Obstructive Sleep Apnea With Objective Daytime Sleepiness Is Associated With Hypertension
Subjective daytime sleepiness is considered a significant risk factor of hypertension in patients with obstructive sleep apnea (OSA). In this study, our goal was to examine the joint effect on hypertension of OSA and objective daytime sleepiness measured by the multiple sleep latency test (MSLT). A total of 1338 Chinese patients with OSA and 484 primary snorers were included in the study. All subjects underwent 1 night polysomnography followed by MSLT. The MSLT values were classified into 3 categories: >8 minutes, 5 to 8 minutes, and <5 minutes. Hypertension was defined based either on direct blood pressure measures or on diagnosis by a physician. After controlling for confounders, OSA combined with MSLT of 5 to 8 minutes increased the odds of hypertension by 95% (odds ratio, 1.95; 95% confidence interval, 1.10–3.46), whereas OSA combined with MSLT <5 minutes further increased the odds of hypertension by 111% (odds ratio, 2.11; 95% confidence interval, 1.22–3.31) compared with primary snorers with MSLT >8 minutes. In stratified analyses, the association of hypertension with MSLT in OSA patients was seen among both sexes, younger ages, both obese and nonobese patients, and patients with and without subjective excessive daytime sleepiness. We conclude that objective daytime sleepiness is associated with hypertension in patients with OSA.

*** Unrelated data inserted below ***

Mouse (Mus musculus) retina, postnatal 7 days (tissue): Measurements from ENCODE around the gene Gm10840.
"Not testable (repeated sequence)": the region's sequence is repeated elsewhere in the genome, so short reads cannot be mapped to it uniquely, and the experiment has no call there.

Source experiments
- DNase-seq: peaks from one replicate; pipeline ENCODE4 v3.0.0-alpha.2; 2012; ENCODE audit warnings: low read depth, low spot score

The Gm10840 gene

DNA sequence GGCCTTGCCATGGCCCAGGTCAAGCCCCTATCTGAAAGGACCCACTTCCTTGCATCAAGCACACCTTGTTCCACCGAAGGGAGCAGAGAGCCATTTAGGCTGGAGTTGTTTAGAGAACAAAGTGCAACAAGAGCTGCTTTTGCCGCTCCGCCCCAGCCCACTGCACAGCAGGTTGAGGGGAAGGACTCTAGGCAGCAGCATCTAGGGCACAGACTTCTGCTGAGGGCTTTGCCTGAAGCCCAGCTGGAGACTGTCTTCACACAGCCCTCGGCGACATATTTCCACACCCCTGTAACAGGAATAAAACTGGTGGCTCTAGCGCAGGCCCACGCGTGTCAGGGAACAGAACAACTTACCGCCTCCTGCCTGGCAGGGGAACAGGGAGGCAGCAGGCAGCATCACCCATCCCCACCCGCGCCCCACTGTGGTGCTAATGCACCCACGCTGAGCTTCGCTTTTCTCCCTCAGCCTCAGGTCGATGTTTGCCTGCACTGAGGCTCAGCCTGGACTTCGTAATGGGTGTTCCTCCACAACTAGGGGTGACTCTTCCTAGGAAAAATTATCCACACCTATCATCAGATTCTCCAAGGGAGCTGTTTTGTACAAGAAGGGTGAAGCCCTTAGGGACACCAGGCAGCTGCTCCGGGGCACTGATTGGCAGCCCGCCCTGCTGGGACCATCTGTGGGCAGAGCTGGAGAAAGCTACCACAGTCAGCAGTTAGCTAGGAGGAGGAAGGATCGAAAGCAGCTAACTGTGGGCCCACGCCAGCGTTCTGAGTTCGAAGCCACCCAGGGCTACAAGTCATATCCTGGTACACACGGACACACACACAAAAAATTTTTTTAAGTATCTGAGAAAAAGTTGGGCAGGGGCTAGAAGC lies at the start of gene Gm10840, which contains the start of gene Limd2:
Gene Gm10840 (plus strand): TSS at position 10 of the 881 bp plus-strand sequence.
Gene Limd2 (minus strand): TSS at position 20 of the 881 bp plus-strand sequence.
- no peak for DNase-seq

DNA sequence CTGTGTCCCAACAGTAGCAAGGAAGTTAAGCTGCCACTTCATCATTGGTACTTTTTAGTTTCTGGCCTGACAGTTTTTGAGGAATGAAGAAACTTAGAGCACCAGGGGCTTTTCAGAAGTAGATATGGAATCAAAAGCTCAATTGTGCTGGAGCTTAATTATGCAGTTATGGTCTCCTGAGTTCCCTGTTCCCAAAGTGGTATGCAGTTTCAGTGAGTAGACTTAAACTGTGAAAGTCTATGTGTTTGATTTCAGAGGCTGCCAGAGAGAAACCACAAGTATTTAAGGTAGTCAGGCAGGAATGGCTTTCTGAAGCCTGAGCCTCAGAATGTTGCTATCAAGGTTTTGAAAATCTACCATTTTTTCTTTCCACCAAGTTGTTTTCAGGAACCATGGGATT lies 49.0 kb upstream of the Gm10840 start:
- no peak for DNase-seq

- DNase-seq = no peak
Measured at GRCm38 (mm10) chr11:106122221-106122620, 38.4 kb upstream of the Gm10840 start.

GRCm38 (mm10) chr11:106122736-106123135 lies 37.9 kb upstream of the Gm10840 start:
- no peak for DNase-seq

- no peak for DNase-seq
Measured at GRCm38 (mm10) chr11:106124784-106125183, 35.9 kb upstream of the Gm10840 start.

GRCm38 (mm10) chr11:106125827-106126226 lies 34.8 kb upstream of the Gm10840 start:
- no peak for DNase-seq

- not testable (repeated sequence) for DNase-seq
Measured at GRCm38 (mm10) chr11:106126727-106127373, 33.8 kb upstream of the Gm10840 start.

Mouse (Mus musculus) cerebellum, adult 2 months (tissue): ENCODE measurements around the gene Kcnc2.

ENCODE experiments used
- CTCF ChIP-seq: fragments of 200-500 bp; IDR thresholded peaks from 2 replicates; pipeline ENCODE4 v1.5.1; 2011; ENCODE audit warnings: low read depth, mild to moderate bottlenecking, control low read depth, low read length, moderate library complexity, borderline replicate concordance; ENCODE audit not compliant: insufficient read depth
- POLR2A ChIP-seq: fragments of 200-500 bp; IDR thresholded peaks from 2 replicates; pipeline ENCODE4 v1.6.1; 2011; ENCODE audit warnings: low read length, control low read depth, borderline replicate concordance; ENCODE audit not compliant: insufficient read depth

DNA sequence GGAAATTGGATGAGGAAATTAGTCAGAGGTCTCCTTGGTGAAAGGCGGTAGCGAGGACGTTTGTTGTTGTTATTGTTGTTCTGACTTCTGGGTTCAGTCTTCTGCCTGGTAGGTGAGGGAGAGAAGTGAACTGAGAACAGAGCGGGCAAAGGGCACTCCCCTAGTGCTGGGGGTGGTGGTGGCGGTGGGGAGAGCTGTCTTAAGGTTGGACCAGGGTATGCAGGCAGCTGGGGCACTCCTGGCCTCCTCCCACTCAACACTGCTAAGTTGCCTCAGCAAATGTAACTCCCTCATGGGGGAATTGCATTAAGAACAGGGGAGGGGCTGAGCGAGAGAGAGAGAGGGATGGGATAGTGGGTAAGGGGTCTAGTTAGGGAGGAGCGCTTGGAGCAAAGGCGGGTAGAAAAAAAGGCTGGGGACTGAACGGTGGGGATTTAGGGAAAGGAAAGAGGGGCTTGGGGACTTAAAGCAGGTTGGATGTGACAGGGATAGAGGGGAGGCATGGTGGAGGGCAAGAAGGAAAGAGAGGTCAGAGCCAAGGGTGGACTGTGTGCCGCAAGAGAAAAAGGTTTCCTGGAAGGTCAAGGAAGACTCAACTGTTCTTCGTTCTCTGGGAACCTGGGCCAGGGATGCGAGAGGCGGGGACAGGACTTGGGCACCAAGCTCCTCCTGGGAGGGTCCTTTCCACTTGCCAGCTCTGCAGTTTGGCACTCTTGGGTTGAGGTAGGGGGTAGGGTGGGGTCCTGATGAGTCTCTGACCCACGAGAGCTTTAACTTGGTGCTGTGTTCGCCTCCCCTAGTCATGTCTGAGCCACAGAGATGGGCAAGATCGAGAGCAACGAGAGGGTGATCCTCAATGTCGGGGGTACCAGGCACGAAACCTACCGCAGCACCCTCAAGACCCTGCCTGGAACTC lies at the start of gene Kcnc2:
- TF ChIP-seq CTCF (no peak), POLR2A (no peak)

- Received December 4, 2015.
- Revision received December 26, 2015.
- Accepted July 28, 2016.
- © 2016 American Heart Association, Inc.